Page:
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The cryptocurrecy reality & challenge

Huzaima Bukhari, Dr. Ikramul Haq & Abdul Rauf Shakoori

Cryptocurrency is a relatively new phenomenon. It emerged in 2009. At the time of its creation,   nobody expected that in a short span it would become a new financial reality.  In 2021, the size of the crypto market was estimated around US$ 3 trillion. During the last decade under this phenomenon, various coins were introduced, and this sector continued to challenge the orthodox approach related to finance. Highly-embedded in technology, it has a global reach having potential of reducing reliance on financial institutions and their products such as credit cards.

Cryptocurrency is a reality, though largely unregulated. It is growing at an alarming pace. Claiming increasing space around the globe, its growth without proper regulation, is inviting a lot of risks and threats of being abused by terrorists, money launderers, ransomware creators, and other criminals. It is, therefore, the collective responsibility of each jurisdiction, firm, and law enforcement agency to establish and implement proper controls to curtail misuse of this industry. The potential threat related to this sector will remain unless proper regulations are framed and enforced as rightly observed by Federal Minister of Science and Technology, Senator Shibli Faraz, in a statement on Janaury 18, 2022.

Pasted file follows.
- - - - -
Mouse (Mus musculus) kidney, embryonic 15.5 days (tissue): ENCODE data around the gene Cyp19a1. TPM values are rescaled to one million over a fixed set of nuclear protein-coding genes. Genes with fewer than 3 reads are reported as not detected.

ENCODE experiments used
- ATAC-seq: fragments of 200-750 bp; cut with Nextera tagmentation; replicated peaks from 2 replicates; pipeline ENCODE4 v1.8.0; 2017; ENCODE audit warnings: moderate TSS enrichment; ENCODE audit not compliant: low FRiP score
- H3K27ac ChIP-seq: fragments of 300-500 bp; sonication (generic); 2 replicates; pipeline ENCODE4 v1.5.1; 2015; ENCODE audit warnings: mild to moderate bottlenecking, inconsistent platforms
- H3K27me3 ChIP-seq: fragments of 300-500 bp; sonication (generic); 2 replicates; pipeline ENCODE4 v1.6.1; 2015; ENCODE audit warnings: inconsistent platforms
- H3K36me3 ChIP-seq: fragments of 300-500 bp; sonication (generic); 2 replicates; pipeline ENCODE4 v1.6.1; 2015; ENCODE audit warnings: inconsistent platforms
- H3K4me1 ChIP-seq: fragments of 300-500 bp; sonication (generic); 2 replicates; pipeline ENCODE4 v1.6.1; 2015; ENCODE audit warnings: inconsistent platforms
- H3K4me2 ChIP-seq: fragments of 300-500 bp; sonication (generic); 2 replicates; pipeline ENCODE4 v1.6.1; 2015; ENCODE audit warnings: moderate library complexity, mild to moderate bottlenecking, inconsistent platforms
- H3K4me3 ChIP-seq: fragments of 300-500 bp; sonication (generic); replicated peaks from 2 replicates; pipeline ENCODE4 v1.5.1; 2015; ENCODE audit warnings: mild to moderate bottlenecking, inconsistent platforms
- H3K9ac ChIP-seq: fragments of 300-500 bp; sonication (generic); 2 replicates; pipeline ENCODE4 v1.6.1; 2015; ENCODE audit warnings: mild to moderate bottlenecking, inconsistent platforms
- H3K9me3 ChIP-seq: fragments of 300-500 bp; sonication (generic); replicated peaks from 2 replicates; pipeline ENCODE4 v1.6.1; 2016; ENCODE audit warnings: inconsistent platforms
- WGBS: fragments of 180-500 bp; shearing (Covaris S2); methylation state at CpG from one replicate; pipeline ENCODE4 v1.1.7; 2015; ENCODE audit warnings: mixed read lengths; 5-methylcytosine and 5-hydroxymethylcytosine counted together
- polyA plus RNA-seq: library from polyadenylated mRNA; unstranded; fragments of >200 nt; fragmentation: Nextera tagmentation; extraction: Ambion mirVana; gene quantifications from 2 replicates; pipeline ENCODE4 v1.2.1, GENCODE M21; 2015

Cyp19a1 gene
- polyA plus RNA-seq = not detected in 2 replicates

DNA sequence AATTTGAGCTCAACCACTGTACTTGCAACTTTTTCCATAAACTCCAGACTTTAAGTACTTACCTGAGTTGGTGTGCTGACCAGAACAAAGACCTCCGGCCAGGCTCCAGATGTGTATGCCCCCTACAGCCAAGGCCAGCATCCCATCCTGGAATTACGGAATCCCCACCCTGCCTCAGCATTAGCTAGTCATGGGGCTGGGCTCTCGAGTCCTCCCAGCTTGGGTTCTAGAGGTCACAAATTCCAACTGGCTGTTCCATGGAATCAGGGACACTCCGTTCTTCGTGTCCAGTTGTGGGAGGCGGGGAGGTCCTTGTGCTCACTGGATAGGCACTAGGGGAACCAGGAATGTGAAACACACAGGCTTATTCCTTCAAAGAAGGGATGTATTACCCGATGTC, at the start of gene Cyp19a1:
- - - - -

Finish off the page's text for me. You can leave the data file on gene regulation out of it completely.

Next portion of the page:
The second 12-Month Review of ‘Revised Standards on Virtual Assets (VAs) and Virtual Assets Service Providers (VASPs)’, issued by Financial Action Task Force (FATF), appreciates the fact that many jurisdictions and the VASPs are making progress in implementing these revised standards. However, their implementation is still far from being satiusfactory. The second Review further states that in April 2021, 128 jurisdictions (38 FATF members and 90 members of FATF-Style Regional Bodies (FSRBs) advised on their progress in implementing the Revised FATF Standards. However, 58 jurisdictions (28 FATF members and 30 FSRB members) reported that they had introduced necessary legislation to implement the revised FATF Standards whereas 52 of these jurisdictions advised that they had a regulatory regime permitting VASPs, while 6 of these jurisdictions advised that they had prohibited VASPs. The other 70 jurisdictions (10 FATF members and 60 FSRB members) have not yet introduced the revised standards in their national law.

Keeping in view these standards, many jurisdictions are trying to regularize this sector. As reported by the US National Conference of State Legislature in their publication that 33 states including Puerto Rico have pending legislation in the 2021 legislative session whereas 17 states have enacted legislation or adopted resolution. Similarly, in other jurisdictions such as European Union Commission, proposals have also been finalized to introduce legislation for the regulation of cryptocurrency.

Canada treats this industry as a money service business and requires that cryptocurrency exchange should be registered with the Financial Transactions and Reports Analysis Centre of Canada (FINTRAC). Australia charges capital gains tax on cryptocurrency transactions. Other jurisdictions are trying to regularize the VAs and VASPs as well.